Rising GERD cases in Malaysia due to poor lifestyle choices

Malaysia has the highest prevalence of obesity among adults in the South-East Asian region 

by AZALEA AZUAR / pic source Google

GASTROESOPHAGEAL reflux disease (GERD) is emerging and becoming more prevalent among Asians. 

According to Ara Damansara Medical Centre consultant physician and gastroenterologist Dr Loong Yik Yee, GERD cases are rising not only in Malaysia but globally due to poor lifestyle choices and obesity. 

According to the 2019 National Health and Morbidity Survey, Malaysia has the highest prevalence of obesity among adults in the South-East Asian region where 50.1% of adults are overweight (30.4%) or obese (19.7%). 

“If we tend to become more obese, which is a very common thing in Malaysia, the incidence of GERD will increase. The same goes to a poor and sedentary lifestyle,” he said. 

One of the main causes of GERD is when people eat too much food. 

Dr Loong explains that the lower oesophageal sphincter is the part of the oesophagus which will constrict when our stomach is full to prevent it from going up. 

“Any food that causes digestion difficulties such as an oily meal or eating too much, the things in the stomach can go up to the oesophagus so the most important thing is to not eat a large meal,” he explained. 

The symptoms of GERD include a burning sensation in your chest (heartburn) usually after eating, chest pain, difficulty swallowing, regurgitation of food or sour liquid and a sensation of a lump in your throat.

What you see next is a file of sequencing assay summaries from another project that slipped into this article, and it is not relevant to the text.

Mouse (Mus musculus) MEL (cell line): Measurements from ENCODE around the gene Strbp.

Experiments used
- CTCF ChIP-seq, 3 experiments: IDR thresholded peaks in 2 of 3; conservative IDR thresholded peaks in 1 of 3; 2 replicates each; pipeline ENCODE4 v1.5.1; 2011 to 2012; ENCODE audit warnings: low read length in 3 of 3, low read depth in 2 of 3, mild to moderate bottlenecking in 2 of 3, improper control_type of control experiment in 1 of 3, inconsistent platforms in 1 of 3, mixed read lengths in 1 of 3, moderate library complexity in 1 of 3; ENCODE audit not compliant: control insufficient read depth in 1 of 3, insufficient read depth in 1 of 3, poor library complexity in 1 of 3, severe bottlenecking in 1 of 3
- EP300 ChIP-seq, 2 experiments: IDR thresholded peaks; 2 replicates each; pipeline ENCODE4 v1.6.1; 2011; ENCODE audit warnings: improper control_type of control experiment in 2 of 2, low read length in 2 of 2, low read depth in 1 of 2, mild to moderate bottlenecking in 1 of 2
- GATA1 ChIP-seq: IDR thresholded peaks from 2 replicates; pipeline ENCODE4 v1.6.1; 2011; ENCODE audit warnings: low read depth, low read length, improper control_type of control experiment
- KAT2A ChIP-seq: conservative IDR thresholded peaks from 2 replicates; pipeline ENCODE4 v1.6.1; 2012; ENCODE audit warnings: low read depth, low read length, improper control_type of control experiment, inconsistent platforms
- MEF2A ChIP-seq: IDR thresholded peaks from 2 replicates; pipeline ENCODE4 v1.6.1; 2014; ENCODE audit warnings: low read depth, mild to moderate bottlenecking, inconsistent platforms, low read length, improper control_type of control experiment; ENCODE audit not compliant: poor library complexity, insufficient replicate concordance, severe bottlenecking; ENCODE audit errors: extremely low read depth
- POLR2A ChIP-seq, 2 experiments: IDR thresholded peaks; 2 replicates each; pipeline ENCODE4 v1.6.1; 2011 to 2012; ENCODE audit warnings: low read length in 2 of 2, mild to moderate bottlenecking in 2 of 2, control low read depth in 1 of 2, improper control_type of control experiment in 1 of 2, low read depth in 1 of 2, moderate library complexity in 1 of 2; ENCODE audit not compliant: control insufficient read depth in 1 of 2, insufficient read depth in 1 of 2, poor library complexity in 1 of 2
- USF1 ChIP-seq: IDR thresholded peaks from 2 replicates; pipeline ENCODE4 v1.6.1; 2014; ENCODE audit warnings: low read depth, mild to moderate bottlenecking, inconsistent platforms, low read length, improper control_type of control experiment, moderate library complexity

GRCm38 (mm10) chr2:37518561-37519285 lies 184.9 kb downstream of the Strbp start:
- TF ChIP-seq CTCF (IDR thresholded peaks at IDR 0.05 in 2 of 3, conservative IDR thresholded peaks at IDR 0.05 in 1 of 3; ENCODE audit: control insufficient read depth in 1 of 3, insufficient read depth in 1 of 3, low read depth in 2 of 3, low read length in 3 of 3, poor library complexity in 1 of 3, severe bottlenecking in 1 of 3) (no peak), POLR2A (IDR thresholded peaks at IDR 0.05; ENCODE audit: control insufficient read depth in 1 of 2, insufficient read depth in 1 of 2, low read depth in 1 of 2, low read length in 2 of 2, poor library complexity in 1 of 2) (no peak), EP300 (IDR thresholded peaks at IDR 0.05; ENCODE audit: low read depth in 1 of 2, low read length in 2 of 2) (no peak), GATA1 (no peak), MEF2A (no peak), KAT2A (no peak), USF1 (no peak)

“If the acid goes up to the oesophagus, which is not made to withstand acid, it will cause problems,” he explained. 

GERD can sometimes be confused as heart, ear, nose and throat, and respiratory problems since the acid reflux can sometimes go as high as the respiratory tract so it makes the patient cough, sore throat and have shortness of breath at night. 

“Sometimes patients can actually present to the wrong specialist and doctors who are not trained to diagnose who may actually do the wrong kind of investigation and excessive investigation,” he said. 

To ensure it is not mistaken as a heart disease, patients would have to undergo electrocardiogram and x-ray screening. 

One of the methods to diagnose GERD is through an oesophageal pH monitoring to measure the patient’s acid in the oesophagus where doctors would use a scope and place a small probe at the bottom of the oesophagus to see whether acid comes up or not. 

Endoscopy is also used for accurate results, in an event where the patient’s symptoms are confusing. 

Dr Loong would advise the patients to modify their lifestyle and diet to improve the symptoms. 

If the conditions persists, patients who do not want surgery would be given the option for endoscope therapy 

The more drastic approach would be a surgery fundoplication where a surgeon would wrap the part of the stomach around the oesophagus to tighten the lower oesophageal sphincter or a bariatric surgery where patients are required to lose their weight so the surgeons would decrease the size of the stomach. 

There is a misconception that when one becomes older, they would have more difficulties in digesting food. 

In reality, however, Dr Loong clarifies that once we hit the age of 40, our metabolism would slow down so it is easier to put on weight. 

“When we put on weight, it will increase the incidence of GERD and the other thing is probably because of medication, because they do affect the closure of the job.” 

How can we prevent being diagnosed with GERD? The answer is fairly simple and Dr Loong has explained it earlier which is to avoid being overweight and not overeat. 

“I always tell my patients; you need to be at least 70% to 80% full because it takes a while for the stomach to send signals to the brain. 

“If you are 100% full and you start drinking some more water after that, it’s a bit too much already,” he said.